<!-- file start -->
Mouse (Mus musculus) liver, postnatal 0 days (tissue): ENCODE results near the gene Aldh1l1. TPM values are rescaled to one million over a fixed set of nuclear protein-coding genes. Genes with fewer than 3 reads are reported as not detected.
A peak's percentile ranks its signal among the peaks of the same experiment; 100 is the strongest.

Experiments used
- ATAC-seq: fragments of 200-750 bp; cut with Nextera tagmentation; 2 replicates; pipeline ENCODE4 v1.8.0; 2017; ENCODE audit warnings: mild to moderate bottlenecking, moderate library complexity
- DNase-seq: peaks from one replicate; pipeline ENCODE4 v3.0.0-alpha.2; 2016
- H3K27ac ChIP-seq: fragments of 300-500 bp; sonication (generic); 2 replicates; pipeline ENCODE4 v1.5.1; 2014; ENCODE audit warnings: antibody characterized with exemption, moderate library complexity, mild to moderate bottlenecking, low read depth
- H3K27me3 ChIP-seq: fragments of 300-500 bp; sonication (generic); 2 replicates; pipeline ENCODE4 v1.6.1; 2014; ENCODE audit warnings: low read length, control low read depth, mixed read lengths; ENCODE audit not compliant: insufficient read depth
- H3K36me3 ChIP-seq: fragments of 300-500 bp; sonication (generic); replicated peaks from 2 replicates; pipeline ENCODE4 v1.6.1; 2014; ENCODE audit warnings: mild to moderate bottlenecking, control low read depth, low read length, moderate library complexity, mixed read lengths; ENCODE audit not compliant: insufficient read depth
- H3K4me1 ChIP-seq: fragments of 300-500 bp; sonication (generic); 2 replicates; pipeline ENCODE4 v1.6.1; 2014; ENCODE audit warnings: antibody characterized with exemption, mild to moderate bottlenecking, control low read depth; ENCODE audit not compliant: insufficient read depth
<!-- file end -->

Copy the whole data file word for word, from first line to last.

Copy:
Mouse (Mus musculus) liver, postnatal 0 days (tissue): ENCODE results near the gene Aldh1l1. TPM values are rescaled to one million over a fixed set of nuclear protein-coding genes. Genes with fewer than 3 reads are reported as not detected.
A peak's percentile ranks its signal among the peaks of the same experiment; 100 is the strongest.

Experiments used
- ATAC-seq: fragments of 200-750 bp; cut with Nextera tagmentation; 2 replicates; pipeline ENCODE4 v1.8.0; 2017; ENCODE audit warnings: mild to moderate bottlenecking, moderate library complexity
- DNase-seq: peaks from one replicate; pipeline ENCODE4 v3.0.0-alpha.2; 2016
- H3K27ac ChIP-seq: fragments of 300-500 bp; sonication (generic); 2 replicates; pipeline ENCODE4 v1.5.1; 2014; ENCODE audit warnings: antibody characterized with exemption, moderate library complexity, mild to moderate bottlenecking, low read depth
- H3K27me3 ChIP-seq: fragments of 300-500 bp; sonication (generic); 2 replicates; pipeline ENCODE4 v1.6.1; 2014; ENCODE audit warnings: low read length, control low read depth, mixed read lengths; ENCODE audit not compliant: insufficient read depth
- H3K36me3 ChIP-seq: fragments of 300-500 bp; sonication (generic); replicated peaks from 2 replicates; pipeline ENCODE4 v1.6.1; 2014; ENCODE audit warnings: mild to moderate bottlenecking, control low read depth, low read length, moderate library complexity, mixed read lengths; ENCODE audit not compliant: insufficient read depth
- H3K4me1 ChIP-seq: fragments of 300-500 bp; sonication (generic); 2 replicates; pipeline ENCODE4 v1.6.1; 2014; ENCODE audit warnings: antibody characterized with exemption, mild to moderate bottlenecking, control low read depth; ENCODE audit not compliant: insufficient read depth